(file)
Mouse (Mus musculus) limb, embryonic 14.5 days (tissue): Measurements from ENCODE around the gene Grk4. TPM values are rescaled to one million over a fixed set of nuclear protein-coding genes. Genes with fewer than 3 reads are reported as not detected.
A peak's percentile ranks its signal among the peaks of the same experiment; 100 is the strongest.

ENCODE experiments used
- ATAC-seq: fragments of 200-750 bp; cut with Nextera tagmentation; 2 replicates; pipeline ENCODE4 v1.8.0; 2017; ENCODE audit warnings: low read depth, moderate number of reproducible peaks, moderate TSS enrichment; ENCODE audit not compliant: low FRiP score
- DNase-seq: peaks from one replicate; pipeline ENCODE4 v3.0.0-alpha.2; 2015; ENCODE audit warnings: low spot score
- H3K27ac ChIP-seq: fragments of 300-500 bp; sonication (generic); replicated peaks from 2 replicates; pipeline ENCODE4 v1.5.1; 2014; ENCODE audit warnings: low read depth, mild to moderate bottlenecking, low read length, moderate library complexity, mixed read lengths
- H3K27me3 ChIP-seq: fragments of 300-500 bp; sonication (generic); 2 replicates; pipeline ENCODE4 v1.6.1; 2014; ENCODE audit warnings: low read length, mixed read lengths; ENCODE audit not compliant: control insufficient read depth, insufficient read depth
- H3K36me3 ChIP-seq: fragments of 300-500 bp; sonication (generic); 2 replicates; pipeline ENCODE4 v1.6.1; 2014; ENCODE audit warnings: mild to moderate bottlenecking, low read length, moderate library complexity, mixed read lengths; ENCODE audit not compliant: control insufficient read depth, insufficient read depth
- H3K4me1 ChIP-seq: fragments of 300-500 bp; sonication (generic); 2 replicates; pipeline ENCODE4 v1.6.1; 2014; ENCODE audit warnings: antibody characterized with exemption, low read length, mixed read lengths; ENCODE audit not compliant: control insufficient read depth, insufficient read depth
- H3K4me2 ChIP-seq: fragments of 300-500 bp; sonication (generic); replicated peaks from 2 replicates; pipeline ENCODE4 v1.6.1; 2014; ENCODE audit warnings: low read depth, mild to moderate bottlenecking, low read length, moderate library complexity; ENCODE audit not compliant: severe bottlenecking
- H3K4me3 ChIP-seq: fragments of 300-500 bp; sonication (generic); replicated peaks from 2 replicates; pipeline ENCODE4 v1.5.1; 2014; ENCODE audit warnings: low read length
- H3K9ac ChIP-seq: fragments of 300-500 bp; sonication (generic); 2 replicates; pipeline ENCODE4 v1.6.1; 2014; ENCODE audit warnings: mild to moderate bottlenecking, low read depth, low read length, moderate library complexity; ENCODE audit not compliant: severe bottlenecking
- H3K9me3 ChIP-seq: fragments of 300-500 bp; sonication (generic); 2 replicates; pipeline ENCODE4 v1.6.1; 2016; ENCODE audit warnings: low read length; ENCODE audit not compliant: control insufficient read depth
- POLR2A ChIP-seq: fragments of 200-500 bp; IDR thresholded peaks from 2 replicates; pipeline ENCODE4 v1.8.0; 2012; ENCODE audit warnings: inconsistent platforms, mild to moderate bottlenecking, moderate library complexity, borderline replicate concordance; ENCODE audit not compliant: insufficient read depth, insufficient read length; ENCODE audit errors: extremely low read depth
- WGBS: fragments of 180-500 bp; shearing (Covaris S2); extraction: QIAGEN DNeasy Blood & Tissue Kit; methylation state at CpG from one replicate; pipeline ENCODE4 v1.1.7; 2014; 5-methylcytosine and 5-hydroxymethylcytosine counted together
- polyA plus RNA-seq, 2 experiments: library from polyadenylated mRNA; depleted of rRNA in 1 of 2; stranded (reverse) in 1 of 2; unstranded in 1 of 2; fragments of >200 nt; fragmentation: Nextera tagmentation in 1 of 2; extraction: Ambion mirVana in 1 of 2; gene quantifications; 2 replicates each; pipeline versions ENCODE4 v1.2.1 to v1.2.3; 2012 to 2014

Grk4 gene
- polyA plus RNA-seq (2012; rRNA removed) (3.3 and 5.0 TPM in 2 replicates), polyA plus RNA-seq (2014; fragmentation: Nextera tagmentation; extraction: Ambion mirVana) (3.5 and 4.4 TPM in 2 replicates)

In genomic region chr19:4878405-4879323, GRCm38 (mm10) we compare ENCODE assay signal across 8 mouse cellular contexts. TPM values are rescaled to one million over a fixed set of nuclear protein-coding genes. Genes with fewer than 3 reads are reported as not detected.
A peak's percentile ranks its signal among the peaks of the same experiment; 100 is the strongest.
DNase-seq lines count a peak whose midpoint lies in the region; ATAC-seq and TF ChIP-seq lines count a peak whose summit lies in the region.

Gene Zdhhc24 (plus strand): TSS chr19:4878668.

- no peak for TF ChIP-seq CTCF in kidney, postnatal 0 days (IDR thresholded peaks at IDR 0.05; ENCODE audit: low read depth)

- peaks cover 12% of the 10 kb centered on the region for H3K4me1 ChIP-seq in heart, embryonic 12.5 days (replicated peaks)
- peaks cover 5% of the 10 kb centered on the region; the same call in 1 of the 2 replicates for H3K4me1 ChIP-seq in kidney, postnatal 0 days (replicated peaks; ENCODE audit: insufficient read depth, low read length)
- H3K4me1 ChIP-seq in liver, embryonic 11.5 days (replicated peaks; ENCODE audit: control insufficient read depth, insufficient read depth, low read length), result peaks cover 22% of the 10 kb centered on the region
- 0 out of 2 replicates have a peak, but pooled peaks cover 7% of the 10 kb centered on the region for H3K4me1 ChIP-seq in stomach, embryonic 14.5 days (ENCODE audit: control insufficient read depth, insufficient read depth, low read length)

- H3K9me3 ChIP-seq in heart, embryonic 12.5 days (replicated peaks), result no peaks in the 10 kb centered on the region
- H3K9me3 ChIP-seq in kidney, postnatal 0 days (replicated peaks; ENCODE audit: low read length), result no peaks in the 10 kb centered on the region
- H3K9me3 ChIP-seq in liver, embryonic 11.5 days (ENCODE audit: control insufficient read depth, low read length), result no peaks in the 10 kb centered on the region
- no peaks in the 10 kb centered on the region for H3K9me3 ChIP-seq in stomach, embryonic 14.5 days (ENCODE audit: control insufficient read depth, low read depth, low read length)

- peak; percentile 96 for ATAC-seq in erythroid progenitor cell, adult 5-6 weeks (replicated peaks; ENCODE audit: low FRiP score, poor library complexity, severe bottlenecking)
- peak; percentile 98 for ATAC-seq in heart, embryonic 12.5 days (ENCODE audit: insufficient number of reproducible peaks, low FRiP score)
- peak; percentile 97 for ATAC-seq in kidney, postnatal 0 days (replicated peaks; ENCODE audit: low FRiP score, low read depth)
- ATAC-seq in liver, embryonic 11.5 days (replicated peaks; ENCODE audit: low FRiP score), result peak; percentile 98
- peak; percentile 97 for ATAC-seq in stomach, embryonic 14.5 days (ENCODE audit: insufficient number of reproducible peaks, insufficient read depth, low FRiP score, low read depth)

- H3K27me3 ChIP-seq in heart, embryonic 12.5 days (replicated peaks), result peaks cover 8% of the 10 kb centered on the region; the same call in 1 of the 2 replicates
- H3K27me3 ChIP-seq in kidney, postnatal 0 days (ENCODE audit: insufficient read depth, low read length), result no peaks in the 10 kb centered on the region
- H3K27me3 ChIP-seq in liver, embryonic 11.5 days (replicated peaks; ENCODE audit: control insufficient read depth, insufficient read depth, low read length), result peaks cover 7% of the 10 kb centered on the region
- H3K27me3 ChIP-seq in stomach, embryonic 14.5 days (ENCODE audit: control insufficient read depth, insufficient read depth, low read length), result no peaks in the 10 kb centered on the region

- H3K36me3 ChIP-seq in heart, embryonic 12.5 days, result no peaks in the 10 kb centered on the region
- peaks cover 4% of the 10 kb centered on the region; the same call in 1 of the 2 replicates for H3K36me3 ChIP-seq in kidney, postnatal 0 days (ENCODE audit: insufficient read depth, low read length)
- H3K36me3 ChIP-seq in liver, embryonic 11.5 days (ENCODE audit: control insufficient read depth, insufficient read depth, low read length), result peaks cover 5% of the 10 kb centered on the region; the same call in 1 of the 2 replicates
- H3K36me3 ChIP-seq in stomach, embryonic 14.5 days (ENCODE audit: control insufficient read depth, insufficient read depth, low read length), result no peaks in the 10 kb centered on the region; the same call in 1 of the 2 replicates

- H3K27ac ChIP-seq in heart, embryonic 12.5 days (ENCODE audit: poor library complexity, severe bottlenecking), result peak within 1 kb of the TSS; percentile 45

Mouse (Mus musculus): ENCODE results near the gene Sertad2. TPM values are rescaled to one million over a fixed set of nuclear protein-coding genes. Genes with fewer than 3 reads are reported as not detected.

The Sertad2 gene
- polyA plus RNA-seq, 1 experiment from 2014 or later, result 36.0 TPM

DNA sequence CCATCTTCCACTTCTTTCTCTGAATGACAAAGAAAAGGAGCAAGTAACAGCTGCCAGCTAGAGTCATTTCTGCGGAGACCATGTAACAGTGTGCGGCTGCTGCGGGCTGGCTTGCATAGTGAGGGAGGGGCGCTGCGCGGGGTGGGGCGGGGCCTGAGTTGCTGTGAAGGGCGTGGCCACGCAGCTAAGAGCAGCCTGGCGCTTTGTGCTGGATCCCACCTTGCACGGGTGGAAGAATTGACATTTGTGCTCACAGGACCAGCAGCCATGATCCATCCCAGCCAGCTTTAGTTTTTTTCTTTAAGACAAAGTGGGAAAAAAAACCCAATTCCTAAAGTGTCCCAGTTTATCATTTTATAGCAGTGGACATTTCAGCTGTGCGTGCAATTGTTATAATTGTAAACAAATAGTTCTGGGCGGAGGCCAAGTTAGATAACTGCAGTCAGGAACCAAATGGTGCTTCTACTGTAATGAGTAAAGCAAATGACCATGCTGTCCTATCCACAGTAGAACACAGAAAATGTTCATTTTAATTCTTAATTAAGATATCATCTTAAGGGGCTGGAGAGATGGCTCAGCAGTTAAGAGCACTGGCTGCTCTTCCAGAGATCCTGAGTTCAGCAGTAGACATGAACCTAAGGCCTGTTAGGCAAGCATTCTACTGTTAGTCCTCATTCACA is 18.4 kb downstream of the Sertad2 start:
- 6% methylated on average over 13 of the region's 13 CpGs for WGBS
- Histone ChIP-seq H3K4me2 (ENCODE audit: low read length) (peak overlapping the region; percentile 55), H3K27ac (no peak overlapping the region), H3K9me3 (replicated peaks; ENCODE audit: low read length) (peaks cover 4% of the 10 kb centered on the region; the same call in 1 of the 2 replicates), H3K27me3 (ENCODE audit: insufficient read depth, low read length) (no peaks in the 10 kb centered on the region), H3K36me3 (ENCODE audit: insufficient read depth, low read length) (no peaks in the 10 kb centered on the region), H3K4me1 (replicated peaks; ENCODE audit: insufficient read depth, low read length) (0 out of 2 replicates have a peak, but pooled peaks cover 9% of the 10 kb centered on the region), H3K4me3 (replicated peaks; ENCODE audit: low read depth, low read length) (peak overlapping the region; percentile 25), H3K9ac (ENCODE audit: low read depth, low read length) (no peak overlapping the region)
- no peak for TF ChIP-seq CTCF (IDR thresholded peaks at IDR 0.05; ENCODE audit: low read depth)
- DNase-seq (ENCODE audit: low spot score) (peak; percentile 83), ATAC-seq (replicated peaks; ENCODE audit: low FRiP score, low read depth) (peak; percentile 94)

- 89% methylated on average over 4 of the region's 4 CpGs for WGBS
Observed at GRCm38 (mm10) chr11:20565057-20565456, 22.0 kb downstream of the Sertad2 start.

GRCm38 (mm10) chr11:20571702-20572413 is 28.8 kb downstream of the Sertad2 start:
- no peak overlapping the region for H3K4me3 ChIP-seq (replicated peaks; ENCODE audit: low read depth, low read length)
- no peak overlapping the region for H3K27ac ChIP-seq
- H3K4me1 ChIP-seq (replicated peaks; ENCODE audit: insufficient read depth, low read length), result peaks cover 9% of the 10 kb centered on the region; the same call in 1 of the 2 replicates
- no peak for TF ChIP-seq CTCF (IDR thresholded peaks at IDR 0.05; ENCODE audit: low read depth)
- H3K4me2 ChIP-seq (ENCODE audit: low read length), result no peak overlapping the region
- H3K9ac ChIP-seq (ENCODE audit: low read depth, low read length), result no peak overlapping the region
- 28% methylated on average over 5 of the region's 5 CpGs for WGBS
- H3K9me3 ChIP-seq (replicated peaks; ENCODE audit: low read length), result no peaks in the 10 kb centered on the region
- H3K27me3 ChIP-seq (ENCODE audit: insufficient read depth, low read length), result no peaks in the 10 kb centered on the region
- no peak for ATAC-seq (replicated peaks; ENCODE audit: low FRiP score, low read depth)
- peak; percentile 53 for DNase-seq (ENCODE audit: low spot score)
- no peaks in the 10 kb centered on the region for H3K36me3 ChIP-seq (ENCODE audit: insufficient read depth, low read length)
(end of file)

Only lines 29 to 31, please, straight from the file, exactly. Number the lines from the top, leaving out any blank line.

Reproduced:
- H3K9me3 ChIP-seq in kidney, postnatal 0 days (replicated peaks; ENCODE audit: low read length), result no peaks in the 10 kb centered on the region
- H3K9me3 ChIP-seq in liver, embryonic 11.5 days (ENCODE audit: control insufficient read depth, low read length), result no peaks in the 10 kb centered on the region
- no peaks in the 10 kb centered on the region for H3K9me3 ChIP-seq in stomach, embryonic 14.5 days (ENCODE audit: control insufficient read depth, low read depth, low read length)